Thomas ‘Tom’ Box (courtesy: Wikimedia Commons)
Thomas ‘Tom’ Box (courtesy: Wikimedia Commons)

Tom Box, a legendary wicketkeeper in his heydays and later groundsman at Prince’s Cricket Ground, Chelsea, collapsed and passed away during a match between Middlesex and Nottinghamshire on July 12, 1873. Despite being close to a well-deserved win, Nottinghamshire agreed to call the match off, as Abhishek Mukherjee narrates.

Thomas ‘Tom’ Box is typically acknowledged as one of the greatest wicketkeepers in the first half of the 20th century. In a First-Class career from 1826 to 1856, Box had 236 catches and 162 stumpings from 248 matches. The stumping count makes impressive reading, for he played cricket in an era dominated by under-arm bowling.

In an era when wicketkeepers were not expected to bat, Box averaged 11.95. It is obviously difficult to deduce how good or bad that was. However, we can have some perspective. Fuller Pilch is acknowledged as the greatest batsman till WG Grace. Pilch played from 1820 to 1854 (in other words, he was Box’s contemporary) and averaged 18.61.

Box mostly played for Sussex, though there were on-and-off appearances for Hampshire and Surrey. Birth restrictions were not as stringent in those days. He represented the Players against the Gentlemen 20 times (at that times probably the most important cricket match). He also played for William Clarke’s All-England XI.

Sussex gave him an excellent benefit match in 1843. Box used the money to acquire Hanover Arms, Hove, which came with the Hanover Ground (or Royal New Ground). Sussex had played their first ever match there, in 1815. Box managed all cricket matches at the ground. So synonymous was he to the ground that it came to be known as Box’s Ground.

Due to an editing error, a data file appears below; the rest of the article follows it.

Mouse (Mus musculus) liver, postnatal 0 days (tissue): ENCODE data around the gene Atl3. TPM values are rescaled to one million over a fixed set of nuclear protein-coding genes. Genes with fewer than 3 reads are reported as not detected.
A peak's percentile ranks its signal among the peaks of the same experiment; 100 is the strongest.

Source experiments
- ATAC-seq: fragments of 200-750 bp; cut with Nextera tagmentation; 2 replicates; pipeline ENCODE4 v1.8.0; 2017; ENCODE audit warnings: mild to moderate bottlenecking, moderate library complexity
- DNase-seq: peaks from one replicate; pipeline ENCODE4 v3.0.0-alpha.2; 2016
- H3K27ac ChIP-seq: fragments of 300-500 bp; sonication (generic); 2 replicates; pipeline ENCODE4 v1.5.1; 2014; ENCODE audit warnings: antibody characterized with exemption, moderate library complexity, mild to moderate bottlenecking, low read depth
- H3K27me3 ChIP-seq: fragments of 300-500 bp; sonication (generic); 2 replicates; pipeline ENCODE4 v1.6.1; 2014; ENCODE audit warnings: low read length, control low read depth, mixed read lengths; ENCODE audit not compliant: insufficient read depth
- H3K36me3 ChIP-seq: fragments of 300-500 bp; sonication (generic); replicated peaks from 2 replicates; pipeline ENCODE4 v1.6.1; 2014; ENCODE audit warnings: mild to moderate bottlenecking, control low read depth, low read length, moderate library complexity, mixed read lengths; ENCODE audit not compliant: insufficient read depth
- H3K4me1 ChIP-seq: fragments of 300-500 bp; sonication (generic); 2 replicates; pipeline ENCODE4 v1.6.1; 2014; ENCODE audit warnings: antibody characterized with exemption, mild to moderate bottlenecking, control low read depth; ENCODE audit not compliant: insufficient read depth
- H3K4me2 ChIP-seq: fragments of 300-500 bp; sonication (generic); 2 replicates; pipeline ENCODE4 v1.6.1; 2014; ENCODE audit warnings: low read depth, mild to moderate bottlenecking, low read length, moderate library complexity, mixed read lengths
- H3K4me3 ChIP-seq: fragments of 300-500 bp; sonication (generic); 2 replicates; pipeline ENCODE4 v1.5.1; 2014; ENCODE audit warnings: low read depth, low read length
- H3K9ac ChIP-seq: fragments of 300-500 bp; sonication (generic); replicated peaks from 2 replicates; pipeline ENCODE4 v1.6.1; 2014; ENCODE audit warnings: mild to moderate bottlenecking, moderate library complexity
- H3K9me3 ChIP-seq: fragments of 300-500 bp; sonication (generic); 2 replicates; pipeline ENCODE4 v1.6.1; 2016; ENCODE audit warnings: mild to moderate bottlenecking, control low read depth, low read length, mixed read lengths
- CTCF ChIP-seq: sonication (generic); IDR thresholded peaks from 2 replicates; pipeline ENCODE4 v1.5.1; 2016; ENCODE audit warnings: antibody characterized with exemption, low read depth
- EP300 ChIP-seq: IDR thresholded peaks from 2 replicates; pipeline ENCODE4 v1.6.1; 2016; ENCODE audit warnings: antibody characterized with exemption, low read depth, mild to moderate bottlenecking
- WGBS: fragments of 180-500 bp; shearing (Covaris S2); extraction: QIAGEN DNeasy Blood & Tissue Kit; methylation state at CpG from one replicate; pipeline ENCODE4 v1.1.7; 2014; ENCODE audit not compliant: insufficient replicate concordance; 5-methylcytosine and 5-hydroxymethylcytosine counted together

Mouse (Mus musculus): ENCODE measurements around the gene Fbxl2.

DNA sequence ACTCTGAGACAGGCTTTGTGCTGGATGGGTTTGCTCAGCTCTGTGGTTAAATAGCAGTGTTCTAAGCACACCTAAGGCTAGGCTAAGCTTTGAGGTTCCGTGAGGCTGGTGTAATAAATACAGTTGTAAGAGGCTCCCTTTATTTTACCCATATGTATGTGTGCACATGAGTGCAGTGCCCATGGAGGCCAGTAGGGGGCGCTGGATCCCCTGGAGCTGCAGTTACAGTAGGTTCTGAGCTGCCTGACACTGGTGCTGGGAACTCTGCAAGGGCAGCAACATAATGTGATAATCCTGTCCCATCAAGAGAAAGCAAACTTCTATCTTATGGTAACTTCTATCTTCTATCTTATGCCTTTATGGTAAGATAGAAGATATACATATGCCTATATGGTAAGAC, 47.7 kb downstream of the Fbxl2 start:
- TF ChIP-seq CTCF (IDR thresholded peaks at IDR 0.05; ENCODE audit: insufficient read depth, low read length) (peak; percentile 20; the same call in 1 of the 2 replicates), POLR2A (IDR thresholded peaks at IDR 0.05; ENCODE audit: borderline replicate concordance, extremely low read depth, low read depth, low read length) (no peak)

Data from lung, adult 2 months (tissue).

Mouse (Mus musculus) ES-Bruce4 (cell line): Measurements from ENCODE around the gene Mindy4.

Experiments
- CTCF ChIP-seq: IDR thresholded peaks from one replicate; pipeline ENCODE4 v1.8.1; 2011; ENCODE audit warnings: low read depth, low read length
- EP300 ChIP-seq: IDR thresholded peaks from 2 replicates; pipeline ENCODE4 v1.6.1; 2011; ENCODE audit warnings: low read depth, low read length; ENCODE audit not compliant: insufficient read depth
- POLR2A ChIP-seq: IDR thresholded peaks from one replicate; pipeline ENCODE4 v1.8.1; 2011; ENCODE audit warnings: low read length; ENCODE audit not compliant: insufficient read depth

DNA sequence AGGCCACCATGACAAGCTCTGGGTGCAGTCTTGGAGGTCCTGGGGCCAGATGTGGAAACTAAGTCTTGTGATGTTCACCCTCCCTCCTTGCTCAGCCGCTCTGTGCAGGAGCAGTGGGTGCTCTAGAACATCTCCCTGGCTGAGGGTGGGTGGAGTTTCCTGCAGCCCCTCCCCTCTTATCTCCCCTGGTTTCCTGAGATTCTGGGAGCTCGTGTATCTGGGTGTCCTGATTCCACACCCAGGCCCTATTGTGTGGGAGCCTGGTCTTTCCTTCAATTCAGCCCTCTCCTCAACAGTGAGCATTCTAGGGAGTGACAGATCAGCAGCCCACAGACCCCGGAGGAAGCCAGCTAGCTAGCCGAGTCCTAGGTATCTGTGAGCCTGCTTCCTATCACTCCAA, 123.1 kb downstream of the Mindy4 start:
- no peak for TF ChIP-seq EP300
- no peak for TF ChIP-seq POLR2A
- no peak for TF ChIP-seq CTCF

Sussex CCC moved base to Royal Brunswick Ground in 1848. Box leased it too, and continued to do the same till 1863. He was later recruited as groundsman at Prince’s Cricket Ground, Chelsea.

The incident

Four of the top six Nottinghamshire batsmen made it past forty as the tourists piled up 339 on the first day, captain Richard Daft top-scoring with 82. The great Alfred Shaw (who would bowl the first ball in Test cricket in less than a year’s time) then took 6 for 54 and bowled out Middlesex for 173.

Daft enforced the follow-on. Cuthbert Ottaway held the Middlesex innings together with a valiant 106 out of a team score of 220. This time Shaw got 3 for 62. John Tye, who bowled really fast off a round-arm action, had 5 for 41 on his debut for the county. Nottinghamshire needed only 55.

Robert Henderson quickly got John Selby, but there was little to worry: “Give me Arthur” Shrewsbury walked out to join Billy Barnes.

The score reached 10 for 1. Box put up the plate to signify “the first decade”. Scoreboard operators were not common those days, and the groundsman often doubled up, updating the score at regular intervals. His job done, he sat down on his customary chair and leaned back; and further back. He collapsed on the ground. He was announced dead three minutes later.

Nottinghamshire readily agreed to calling the game off despite the match situation. Lancashire captain ‘Monkey’ Hornby would do a near-encore eight years later by consenting to call off the match against Gloucestershire when news arrived that Martha Grace, mother of the famous brothers, had passed away.

On a side note, Middlesex never played another inter-county match at the ground, though 5 other First-Class matches were played there.

Brief scores:

Nottinghamshire 339 (Richard Daft 82, Billy Barnes 53; Robert Henderson 3 for 107, Charles Francis 3 for 62) and 10 for 1 drew with Middlesex 173 (Walter Hadow 78; Alfred Shaw 6 for 54, Fred Morley 3 for 50) and 220 (Cuthbert Ottaway 106; Alfred Shaw 3 for 62, John Tye 5 for 41).